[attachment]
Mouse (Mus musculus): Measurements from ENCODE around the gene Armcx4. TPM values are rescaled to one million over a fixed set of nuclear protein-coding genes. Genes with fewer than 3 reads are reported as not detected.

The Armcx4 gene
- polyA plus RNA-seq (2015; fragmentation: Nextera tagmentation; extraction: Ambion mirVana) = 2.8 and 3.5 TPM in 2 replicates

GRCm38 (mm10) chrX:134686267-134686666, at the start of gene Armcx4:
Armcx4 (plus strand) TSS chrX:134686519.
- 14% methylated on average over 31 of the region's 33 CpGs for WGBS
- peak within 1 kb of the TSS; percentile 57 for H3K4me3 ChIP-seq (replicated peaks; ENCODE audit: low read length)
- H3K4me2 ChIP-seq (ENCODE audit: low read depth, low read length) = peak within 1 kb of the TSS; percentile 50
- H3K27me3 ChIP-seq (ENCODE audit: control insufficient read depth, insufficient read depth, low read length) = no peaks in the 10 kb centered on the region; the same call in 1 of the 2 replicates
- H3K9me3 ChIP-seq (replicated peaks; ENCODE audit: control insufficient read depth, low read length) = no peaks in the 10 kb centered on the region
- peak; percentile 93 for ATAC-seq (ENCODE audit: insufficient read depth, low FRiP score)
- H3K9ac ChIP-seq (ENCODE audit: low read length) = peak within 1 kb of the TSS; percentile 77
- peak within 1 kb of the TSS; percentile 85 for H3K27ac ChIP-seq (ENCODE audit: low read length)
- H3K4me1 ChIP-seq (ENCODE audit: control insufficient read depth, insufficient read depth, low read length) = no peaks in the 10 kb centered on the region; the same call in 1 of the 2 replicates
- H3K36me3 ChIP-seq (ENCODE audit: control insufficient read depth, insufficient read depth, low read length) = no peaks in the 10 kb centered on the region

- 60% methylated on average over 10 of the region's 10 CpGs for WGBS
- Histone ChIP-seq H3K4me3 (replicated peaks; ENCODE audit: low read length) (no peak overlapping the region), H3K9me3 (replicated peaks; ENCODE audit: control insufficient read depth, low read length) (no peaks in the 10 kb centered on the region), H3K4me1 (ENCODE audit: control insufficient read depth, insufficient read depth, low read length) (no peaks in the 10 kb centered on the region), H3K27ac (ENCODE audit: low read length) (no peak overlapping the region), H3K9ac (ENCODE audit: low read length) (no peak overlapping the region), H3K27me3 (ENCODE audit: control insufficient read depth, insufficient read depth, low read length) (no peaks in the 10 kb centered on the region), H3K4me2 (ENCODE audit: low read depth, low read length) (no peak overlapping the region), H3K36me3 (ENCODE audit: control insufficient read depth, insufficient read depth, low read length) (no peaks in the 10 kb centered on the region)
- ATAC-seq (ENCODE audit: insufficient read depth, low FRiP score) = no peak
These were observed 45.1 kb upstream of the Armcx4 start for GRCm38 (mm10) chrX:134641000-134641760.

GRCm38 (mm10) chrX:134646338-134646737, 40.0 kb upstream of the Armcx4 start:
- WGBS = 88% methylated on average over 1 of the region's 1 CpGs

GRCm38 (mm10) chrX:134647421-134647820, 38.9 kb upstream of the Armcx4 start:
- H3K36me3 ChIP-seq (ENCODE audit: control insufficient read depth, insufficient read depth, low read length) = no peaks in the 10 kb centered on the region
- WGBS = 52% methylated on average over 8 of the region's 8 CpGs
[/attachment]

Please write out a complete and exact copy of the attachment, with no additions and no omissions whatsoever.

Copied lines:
Mouse (Mus musculus): Measurements from ENCODE around the gene Armcx4. TPM values are rescaled to one million over a fixed set of nuclear protein-coding genes. Genes with fewer than 3 reads are reported as not detected.

The Armcx4 gene
- polyA plus RNA-seq (2015; fragmentation: Nextera tagmentation; extraction: Ambion mirVana) = 2.8 and 3.5 TPM in 2 replicates

GRCm38 (mm10) chrX:134686267-134686666, at the start of gene Armcx4:
Armcx4 (plus strand) TSS chrX:134686519.
- 14% methylated on average over 31 of the region's 33 CpGs for WGBS
- peak within 1 kb of the TSS; percentile 57 for H3K4me3 ChIP-seq (replicated peaks; ENCODE audit: low read length)
- H3K4me2 ChIP-seq (ENCODE audit: low read depth, low read length) = peak within 1 kb of the TSS; percentile 50
- H3K27me3 ChIP-seq (ENCODE audit: control insufficient read depth, insufficient read depth, low read length) = no peaks in the 10 kb centered on the region; the same call in 1 of the 2 replicates
- H3K9me3 ChIP-seq (replicated peaks; ENCODE audit: control insufficient read depth, low read length) = no peaks in the 10 kb centered on the region
- peak; percentile 93 for ATAC-seq (ENCODE audit: insufficient read depth, low FRiP score)
- H3K9ac ChIP-seq (ENCODE audit: low read length) = peak within 1 kb of the TSS; percentile 77
- peak within 1 kb of the TSS; percentile 85 for H3K27ac ChIP-seq (ENCODE audit: low read length)
- H3K4me1 ChIP-seq (ENCODE audit: control insufficient read depth, insufficient read depth, low read length) = no peaks in the 10 kb centered on the region; the same call in 1 of the 2 replicates
- H3K36me3 ChIP-seq (ENCODE audit: control insufficient read depth, insufficient read depth, low read length) = no peaks in the 10 kb centered on the region

- 60% methylated on average over 10 of the region's 10 CpGs for WGBS
- Histone ChIP-seq H3K4me3 (replicated peaks; ENCODE audit: low read length) (no peak overlapping the region), H3K9me3 (replicated peaks; ENCODE audit: control insufficient read depth, low read length) (no peaks in the 10 kb centered on the region), H3K4me1 (ENCODE audit: control insufficient read depth, insufficient read depth, low read length) (no peaks in the 10 kb centered on the region), H3K27ac (ENCODE audit: low read length) (no peak overlapping the region), H3K9ac (ENCODE audit: low read length) (no peak overlapping the region), H3K27me3 (ENCODE audit: control insufficient read depth, insufficient read depth, low read length) (no peaks in the 10 kb centered on the region), H3K4me2 (ENCODE audit: low read depth, low read length) (no peak overlapping the region), H3K36me3 (ENCODE audit: control insufficient read depth, insufficient read depth, low read length) (no peaks in the 10 kb centered on the region)
- ATAC-seq (ENCODE audit: insufficient read depth, low FRiP score) = no peak
These were observed 45.1 kb upstream of the Armcx4 start for GRCm38 (mm10) chrX:134641000-134641760.

GRCm38 (mm10) chrX:134646338-134646737, 40.0 kb upstream of the Armcx4 start:
- WGBS = 88% methylated on average over 1 of the region's 1 CpGs

GRCm38 (mm10) chrX:134647421-134647820, 38.9 kb upstream of the Armcx4 start:
- H3K36me3 ChIP-seq (ENCODE audit: control insufficient read depth, insufficient read depth, low read length) = no peaks in the 10 kb centered on the region
- WGBS = 52% methylated on average over 8 of the region's 8 CpGs